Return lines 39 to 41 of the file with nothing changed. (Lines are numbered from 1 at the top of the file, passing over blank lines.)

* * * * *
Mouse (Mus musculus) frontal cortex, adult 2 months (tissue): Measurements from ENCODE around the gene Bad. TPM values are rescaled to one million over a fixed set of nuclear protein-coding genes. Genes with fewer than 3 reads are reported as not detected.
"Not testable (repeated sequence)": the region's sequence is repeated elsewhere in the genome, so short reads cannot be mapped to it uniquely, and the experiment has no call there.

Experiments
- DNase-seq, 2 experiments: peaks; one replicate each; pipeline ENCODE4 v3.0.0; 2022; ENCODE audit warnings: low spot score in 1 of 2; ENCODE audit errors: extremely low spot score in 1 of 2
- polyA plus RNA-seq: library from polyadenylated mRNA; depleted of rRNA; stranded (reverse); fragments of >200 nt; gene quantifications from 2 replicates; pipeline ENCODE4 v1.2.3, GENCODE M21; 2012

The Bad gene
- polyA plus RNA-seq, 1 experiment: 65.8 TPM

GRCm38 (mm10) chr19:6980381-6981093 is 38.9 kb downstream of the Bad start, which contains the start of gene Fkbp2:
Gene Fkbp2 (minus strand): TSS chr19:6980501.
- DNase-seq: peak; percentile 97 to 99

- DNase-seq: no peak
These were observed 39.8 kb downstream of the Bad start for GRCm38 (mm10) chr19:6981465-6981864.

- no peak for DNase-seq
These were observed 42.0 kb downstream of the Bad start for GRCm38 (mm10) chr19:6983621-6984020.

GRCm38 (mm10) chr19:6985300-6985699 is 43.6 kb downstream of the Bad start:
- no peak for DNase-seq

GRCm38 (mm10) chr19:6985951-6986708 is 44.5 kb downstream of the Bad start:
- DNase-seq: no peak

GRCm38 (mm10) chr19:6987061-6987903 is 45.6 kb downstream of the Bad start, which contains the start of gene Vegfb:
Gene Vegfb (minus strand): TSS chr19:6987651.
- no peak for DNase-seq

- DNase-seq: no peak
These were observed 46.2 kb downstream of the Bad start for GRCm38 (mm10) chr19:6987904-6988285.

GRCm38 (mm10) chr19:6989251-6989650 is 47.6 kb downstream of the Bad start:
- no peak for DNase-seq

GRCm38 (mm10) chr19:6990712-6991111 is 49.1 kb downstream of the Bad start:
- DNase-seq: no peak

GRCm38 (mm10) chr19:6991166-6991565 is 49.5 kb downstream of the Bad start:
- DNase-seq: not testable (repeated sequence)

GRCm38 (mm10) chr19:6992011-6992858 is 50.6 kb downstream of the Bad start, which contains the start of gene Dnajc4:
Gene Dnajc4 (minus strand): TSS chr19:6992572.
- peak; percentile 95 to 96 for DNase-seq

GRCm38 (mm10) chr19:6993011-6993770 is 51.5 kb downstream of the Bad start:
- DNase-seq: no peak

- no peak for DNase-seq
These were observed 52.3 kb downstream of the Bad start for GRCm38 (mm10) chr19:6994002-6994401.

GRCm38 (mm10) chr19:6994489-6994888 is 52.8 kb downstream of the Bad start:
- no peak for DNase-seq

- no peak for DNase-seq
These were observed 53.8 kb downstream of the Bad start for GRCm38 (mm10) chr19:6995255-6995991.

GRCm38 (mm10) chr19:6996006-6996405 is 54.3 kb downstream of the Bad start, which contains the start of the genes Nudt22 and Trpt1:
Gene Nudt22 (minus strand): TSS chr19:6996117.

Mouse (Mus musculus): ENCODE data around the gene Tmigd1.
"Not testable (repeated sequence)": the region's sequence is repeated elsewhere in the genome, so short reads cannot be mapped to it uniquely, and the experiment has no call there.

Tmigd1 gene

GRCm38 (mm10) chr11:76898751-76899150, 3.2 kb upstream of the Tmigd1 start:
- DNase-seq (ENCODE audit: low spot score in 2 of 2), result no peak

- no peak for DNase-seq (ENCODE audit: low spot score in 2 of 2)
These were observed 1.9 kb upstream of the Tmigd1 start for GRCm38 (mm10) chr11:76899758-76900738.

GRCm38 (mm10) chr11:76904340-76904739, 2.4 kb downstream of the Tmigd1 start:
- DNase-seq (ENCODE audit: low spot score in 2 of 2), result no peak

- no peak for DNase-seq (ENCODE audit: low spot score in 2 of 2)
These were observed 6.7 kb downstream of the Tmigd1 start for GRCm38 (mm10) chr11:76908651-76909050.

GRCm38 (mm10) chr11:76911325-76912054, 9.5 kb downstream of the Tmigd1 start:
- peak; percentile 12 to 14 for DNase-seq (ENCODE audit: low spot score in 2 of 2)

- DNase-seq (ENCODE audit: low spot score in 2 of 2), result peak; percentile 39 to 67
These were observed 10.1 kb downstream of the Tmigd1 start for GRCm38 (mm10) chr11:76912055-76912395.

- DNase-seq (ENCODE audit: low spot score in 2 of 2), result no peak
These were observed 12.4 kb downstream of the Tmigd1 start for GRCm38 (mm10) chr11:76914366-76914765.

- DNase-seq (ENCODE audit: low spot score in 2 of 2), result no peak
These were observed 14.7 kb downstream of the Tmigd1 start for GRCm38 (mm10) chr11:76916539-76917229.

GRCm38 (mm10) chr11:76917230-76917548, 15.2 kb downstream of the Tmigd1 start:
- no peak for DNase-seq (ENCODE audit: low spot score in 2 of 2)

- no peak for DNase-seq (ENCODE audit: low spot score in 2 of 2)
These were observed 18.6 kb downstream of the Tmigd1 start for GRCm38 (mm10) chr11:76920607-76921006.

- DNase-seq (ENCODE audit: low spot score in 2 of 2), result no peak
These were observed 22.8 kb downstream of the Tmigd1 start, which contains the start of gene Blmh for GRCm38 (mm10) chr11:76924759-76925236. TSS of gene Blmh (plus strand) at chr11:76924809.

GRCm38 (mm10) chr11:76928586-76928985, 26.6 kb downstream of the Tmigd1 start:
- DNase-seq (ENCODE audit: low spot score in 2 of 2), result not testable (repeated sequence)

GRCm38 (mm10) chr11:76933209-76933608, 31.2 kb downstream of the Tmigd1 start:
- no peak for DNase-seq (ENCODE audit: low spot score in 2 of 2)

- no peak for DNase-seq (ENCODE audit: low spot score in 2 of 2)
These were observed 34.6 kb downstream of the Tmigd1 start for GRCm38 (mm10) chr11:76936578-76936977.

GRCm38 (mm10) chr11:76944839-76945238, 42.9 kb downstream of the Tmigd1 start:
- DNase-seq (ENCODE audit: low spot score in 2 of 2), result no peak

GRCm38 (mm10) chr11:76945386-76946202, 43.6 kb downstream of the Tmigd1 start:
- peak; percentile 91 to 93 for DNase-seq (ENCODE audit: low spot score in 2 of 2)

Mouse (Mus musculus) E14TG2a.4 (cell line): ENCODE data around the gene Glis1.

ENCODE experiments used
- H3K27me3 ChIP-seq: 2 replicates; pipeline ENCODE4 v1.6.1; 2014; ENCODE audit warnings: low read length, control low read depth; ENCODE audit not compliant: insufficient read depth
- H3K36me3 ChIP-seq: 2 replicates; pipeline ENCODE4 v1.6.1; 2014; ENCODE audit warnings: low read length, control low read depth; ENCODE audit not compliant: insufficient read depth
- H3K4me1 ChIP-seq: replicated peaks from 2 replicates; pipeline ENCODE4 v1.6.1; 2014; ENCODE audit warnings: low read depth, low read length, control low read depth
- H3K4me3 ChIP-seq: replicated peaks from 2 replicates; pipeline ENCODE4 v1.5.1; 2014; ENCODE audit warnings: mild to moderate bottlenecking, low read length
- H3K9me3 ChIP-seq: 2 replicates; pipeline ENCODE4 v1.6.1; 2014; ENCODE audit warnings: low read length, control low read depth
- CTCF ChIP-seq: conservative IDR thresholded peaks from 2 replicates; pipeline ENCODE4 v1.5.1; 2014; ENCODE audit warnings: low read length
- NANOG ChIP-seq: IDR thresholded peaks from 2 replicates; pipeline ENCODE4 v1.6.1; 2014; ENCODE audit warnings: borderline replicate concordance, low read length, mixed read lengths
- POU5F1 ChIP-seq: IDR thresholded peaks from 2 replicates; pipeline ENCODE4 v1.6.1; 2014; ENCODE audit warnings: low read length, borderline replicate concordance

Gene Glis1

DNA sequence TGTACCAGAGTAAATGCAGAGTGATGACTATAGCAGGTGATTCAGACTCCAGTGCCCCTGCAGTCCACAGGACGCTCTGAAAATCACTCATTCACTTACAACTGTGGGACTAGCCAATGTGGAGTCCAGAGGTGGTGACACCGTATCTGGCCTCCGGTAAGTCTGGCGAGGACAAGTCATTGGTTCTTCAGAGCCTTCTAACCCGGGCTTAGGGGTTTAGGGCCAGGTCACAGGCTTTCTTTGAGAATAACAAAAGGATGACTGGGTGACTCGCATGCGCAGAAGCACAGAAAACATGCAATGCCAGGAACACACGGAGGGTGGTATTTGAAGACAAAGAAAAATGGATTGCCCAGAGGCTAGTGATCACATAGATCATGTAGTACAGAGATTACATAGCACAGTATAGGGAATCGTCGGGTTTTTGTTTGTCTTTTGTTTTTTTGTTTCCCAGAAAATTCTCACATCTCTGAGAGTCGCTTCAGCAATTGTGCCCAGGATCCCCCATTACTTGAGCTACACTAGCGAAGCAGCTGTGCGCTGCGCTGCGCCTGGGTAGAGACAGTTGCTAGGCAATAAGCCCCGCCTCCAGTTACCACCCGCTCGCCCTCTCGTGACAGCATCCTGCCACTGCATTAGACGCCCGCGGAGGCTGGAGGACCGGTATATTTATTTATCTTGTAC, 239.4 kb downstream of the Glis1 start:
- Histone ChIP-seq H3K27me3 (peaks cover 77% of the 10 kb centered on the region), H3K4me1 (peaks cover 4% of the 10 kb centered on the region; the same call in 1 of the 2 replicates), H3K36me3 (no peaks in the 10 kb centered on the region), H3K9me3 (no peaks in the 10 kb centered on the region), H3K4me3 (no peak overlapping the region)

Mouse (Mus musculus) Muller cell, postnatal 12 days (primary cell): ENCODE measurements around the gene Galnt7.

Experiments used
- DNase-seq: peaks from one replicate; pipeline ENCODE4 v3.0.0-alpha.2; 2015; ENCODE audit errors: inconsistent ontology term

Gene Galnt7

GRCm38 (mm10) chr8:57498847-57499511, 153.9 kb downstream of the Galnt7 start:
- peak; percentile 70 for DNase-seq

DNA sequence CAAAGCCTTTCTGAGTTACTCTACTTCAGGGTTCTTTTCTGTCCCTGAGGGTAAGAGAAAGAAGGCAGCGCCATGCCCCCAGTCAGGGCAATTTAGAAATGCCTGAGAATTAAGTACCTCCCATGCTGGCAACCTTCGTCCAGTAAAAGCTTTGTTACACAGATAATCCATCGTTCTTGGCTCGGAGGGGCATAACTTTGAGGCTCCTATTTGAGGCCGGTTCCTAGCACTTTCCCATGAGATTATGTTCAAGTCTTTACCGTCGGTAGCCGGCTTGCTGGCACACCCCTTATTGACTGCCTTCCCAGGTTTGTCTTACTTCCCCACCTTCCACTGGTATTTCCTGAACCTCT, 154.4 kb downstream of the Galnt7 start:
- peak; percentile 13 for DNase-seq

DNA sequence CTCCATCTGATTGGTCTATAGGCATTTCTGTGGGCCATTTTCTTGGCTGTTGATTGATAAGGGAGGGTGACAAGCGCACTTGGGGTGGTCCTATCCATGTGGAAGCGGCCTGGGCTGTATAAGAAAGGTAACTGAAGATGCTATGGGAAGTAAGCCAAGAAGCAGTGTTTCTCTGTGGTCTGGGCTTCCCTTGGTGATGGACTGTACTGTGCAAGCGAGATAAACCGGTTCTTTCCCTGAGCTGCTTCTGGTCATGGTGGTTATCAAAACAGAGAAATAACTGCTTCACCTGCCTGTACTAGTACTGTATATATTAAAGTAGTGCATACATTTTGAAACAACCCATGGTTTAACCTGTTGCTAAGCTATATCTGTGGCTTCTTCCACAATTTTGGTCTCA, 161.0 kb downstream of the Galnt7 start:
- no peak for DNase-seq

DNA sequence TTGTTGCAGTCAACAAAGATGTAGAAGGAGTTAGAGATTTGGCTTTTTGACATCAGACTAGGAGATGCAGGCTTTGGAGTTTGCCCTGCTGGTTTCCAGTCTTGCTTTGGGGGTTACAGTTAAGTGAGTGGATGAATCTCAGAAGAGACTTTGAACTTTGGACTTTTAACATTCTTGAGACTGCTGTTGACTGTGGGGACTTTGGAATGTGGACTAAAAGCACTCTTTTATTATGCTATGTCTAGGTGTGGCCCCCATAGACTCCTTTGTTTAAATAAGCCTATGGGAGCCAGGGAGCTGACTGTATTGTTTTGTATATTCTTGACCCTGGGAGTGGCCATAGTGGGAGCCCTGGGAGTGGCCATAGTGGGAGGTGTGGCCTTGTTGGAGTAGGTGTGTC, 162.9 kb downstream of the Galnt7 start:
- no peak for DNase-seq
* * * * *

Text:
- no peak for DNase-seq
These were observed 53.8 kb downstream of the Bad start for GRCm38 (mm10) chr19:6995255-6995991.

GRCm38 (mm10) chr19:6996006-6996405 is 54.3 kb downstream of the Bad start, which contains the start of the genes Nudt22 and Trpt1: